Climate change alarmists point to the past several decades of European weather to reinforce their claim that global warming has the continent in its grip. A new report shows that this recent warm spell is nothing abnormal or unprecedented—during the 1990s there was simply a return to conditions present during 1931-1960. The reason for the shift is warm ocean temperatures that are, in turn driven by variation in warm ocean currents from the tropics.
The instrumental record shows that, relative to the average temperature of the rest of the world’s oceans, the temperature of the North Atlantic Ocean has fluctuated between anomalously warm and anomalously cool phases, each lasting several decades at a time. Palaeoclimate records suggest that similar variations extend much farther back in time. The observed pattern of multidecadal variation in North Atlantic sea surface temperatures (SSTs) has become known as the Atlantic Multidecadal Oscillation (AMO).
Climate change happens in cycles both long and short. The most dramatic long cycle that humans have experienced is the alternating ice age phenomenon of glacial and interglacial periods. Over the past 800,000 years or so, the world freezes for 100,000 years and then suddenly thaws for 15-25,000 years. Among the best known short cycles are the alternating El Niño/La Niña conditions in the Pacific, which gets blamed for bad weather in North America and failed monsoons in Asia. There are, however, a number of intermediate cycles that function on scales of decades to hundreds of years.
Such cycles are problematic for climate scientists—it is very difficult to tell the difference between a cyclic swing and a human influenced change. It is very easy to observe a rise in temperature that waxes and wanes over a period of half a century and mistake that for something caused by human activity. A new Nature report, “Atlantic Ocean influence on a shift in European climate in the 1990s,” by Rowan T. Sutton and Buwen Dong, takes a look at one such intermediate length cycle that has been confusing climate scientists in Europe for decades. Here is the abstract:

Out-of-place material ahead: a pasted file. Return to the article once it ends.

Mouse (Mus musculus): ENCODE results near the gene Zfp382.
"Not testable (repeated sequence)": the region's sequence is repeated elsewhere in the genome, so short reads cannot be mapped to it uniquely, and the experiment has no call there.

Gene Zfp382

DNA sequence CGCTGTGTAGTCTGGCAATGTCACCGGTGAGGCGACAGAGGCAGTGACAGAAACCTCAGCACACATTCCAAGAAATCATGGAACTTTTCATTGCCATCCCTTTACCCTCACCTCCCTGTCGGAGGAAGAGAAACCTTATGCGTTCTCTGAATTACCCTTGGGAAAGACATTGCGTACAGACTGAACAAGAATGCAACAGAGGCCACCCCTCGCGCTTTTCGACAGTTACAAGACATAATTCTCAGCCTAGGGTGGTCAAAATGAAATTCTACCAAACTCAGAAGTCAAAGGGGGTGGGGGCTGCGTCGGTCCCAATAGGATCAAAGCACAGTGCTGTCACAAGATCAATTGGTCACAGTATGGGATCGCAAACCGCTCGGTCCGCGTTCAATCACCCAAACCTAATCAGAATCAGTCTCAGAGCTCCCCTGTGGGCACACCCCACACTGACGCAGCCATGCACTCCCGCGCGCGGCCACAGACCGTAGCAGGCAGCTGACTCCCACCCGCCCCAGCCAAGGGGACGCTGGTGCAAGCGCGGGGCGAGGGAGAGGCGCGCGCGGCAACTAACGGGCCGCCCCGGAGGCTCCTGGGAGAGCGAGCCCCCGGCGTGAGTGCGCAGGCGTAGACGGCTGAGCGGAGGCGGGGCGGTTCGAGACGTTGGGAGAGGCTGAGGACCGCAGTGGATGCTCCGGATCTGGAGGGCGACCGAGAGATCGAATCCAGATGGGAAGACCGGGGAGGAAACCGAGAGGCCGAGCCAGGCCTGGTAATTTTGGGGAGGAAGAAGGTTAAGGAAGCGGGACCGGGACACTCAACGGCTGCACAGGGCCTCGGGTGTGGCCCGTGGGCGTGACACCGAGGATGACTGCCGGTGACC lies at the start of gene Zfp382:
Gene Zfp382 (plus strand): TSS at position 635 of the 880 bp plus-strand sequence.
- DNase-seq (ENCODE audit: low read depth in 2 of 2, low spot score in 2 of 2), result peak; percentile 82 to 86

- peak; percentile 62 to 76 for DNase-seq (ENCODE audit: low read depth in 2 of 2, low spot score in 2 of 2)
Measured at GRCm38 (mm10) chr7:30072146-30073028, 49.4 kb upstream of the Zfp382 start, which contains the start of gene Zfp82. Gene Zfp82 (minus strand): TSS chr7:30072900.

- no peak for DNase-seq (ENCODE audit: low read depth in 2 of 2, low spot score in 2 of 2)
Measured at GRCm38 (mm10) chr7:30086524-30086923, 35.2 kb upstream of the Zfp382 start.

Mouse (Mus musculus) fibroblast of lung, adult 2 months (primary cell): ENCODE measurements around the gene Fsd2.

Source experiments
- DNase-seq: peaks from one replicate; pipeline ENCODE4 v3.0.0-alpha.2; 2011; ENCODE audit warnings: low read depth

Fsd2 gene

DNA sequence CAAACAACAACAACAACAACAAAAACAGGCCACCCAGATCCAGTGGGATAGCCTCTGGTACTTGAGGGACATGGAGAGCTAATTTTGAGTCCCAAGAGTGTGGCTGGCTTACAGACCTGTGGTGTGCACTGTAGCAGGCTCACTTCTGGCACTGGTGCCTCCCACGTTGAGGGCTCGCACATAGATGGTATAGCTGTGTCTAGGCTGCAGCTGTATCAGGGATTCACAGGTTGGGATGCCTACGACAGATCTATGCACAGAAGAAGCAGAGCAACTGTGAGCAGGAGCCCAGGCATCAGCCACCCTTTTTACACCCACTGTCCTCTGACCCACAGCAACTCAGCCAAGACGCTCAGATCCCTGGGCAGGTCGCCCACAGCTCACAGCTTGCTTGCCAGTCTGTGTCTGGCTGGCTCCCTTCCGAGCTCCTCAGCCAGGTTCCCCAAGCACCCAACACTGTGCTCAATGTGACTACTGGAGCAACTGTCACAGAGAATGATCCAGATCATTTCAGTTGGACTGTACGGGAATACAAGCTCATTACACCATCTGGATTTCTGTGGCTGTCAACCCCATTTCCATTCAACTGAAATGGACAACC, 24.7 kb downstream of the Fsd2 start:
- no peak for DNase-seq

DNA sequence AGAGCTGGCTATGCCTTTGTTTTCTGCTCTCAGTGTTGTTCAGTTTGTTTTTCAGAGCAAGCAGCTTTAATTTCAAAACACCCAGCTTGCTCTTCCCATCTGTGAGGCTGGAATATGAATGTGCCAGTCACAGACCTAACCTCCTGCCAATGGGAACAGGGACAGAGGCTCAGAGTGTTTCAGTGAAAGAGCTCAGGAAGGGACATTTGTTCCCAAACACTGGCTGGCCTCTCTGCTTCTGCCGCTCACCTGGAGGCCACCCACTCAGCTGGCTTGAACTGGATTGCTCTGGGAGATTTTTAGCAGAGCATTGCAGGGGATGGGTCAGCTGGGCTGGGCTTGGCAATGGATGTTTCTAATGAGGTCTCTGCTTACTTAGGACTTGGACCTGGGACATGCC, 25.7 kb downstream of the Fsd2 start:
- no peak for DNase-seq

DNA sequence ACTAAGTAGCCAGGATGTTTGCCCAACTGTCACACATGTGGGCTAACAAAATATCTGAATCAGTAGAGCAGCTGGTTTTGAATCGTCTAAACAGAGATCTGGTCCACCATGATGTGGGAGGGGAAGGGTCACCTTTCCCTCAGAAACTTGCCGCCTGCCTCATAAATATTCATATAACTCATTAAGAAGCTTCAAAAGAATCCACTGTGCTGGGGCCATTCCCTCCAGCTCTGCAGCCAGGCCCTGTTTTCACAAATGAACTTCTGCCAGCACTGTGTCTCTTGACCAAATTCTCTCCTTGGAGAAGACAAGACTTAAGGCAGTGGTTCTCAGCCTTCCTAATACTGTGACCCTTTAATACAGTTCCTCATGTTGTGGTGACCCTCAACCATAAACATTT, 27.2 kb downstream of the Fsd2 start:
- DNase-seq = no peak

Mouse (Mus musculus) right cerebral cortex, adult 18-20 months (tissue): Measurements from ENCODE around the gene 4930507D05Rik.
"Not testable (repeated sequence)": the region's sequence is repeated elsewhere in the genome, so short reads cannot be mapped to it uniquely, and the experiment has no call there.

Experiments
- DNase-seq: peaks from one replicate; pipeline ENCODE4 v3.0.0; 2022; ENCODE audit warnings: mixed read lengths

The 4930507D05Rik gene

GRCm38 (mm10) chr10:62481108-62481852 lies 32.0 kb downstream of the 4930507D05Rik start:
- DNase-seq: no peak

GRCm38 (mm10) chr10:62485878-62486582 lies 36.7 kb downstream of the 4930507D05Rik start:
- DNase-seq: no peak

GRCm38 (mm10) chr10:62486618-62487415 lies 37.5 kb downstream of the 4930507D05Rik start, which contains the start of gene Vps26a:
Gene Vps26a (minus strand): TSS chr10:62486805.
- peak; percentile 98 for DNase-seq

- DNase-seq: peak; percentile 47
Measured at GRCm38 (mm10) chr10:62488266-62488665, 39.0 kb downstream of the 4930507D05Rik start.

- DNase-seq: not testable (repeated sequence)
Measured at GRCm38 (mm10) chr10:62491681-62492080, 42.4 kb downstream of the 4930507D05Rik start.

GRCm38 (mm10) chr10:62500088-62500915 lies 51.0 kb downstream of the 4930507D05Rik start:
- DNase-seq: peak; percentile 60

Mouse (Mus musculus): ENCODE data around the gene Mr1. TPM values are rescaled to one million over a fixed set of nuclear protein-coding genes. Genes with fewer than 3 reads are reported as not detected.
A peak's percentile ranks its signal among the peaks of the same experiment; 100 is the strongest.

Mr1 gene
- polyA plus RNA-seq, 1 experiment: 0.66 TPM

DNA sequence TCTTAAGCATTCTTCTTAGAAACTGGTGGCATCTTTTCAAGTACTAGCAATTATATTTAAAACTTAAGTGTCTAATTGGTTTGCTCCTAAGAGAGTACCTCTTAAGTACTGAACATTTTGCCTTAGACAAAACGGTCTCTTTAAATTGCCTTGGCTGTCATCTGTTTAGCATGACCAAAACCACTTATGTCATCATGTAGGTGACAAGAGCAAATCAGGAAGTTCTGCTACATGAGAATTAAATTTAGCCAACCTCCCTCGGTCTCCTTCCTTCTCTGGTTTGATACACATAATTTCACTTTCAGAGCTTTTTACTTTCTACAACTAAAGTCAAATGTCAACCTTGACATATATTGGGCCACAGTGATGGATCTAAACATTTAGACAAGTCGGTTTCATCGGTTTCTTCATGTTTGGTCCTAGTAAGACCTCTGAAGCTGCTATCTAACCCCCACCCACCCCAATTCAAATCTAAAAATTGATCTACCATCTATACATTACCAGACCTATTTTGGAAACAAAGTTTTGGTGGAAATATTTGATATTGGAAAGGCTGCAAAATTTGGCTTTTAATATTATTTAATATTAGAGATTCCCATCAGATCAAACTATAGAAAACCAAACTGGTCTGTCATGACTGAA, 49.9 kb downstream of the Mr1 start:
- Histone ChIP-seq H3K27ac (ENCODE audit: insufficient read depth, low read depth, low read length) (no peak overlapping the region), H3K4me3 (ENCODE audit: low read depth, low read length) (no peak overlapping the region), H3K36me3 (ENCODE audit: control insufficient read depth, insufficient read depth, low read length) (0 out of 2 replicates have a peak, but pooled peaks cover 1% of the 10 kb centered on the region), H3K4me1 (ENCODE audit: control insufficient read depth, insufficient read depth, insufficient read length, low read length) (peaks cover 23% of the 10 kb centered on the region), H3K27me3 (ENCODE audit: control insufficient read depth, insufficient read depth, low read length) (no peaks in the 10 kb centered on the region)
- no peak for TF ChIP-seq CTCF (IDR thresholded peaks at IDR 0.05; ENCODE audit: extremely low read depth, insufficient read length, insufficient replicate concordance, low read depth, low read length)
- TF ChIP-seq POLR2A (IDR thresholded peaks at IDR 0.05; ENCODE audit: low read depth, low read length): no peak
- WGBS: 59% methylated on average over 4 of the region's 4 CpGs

European climate exhibits variability on a wide range of timescales. Understanding the nature and drivers of this variability is an essential step in developing robust climate predictions and risk assessments. The Atlantic Ocean has been suggested as an important driver of variability in European climate on decadal timescales, but the importance of this influence in recent decades has been unclear, partly because of difficulties in separating the influence of the Atlantic Ocean from other contributions, for example, from the tropical Pacific Ocean and the stratosphere. Here we analyse four data sets derived from observations to show that, during the 1990s, there was a substantial shift in European climate towards a pattern characterized by anomalously wet summers in northern Europe, and hot, dry, summers in southern Europe, with related shifts in spring and autumn. These changes in climate coincided with a substantial warming of the North Atlantic Ocean, towards a state last seen in the 1950s. The patterns of European climate change in the 1990s are consistent with earlier changes attributed to the influence of the North Atlantic Ocean and provide compelling evidence that the Atlantic Ocean was the key driver. Our results suggest that the recent pattern of anomalies in European climate will persist as long as the North Atlantic Ocean remains anomalously warm.
The key phrase here is “last seen in the 1950s.” A careful review of historical data reveals that what has happened in Europe over the past couple of decades has happened before—more than half a century before.